Of course, one should always look for reaching the most affected areas of the mediastinum and lung parenchyma. For example, in lymph node involvement (stage I and III), one should always puncture the nodes (conventional transbronchial needle aspiration or echo-guided needle aspiration) with or without endobronchial biopsy and TBBx, in the same procedure.
2.3.2. Lymphangitic carcinomatosis
The nonspecific diffuse interstitial pattern of lymphangitic carcinomatosis is a serious differential diagnostic problem, especially in patients without any obvious primary carcinoma, and it is often a cause of delayed diagnosis and postmortem tissue confirmation. In these patients, differential consists of acute or subacute infectious processes, radiation pneumonitis, chemo drug reaction, idiopathic pulmonary fibrosis, or diffuse tumor infiltration .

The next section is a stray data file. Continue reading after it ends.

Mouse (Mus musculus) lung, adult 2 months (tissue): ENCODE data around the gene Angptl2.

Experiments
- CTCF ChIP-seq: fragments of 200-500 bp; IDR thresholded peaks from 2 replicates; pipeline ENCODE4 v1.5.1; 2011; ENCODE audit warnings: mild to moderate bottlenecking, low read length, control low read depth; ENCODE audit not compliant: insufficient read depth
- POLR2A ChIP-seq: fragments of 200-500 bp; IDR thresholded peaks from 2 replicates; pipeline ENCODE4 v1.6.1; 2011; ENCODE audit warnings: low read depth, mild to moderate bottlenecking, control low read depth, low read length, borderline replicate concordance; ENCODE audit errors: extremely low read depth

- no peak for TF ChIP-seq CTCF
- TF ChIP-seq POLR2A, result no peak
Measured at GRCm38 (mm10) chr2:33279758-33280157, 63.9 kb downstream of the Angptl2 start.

2.3.3. Pulmonary alveolar proteinosis
The worldwide accepted diagnosis for pulmonary alveolar proteinosis (PAP) is still reached by flexible bronchoscopy with bronchoalveolar lavage (BAL). Transbronchial biopsies can be combined with BAL findings when these are done in the affected lung segments, and these are both usually sufficient to establish the etiology. One must be aware of this diagnosis possibility and request PAS staining. Usually, this is the cause of underdiagnosis (low suspicion). PAP can still be diagnosed by requesting Papanicolaou staining from BAL that can show specific green and orange globules. BAL analyzed by electronic microscopy can also reveal specific multilamellar structures.
2.3.4. Pulmonary Langerhans histiocytosis
Clinical features and high-resolution computed tomography usually suggest this diagnostic, but tissue confirmation is still needed. Surgical lung biopsy for confirmation is the golden standard because of being able to sample the affected areas and to provide an appropriate amount of tissue. TBBx can also provide tissue for a confirmation diagnosis in some cases, but the yield varies from 10 to 40%. This low yield is probably due to biopsy site selection error secondary to patchy distribution of the lung infiltrates. In conclusion, a nondiagnostic TBBx procedure should be followed by a surgical biopsy confirmation. One should always look for Langerhans cells staining for CD1a (>5%) and S100 protein on immunocytochemistry, but false-positive results can be found in smokers [22, 23].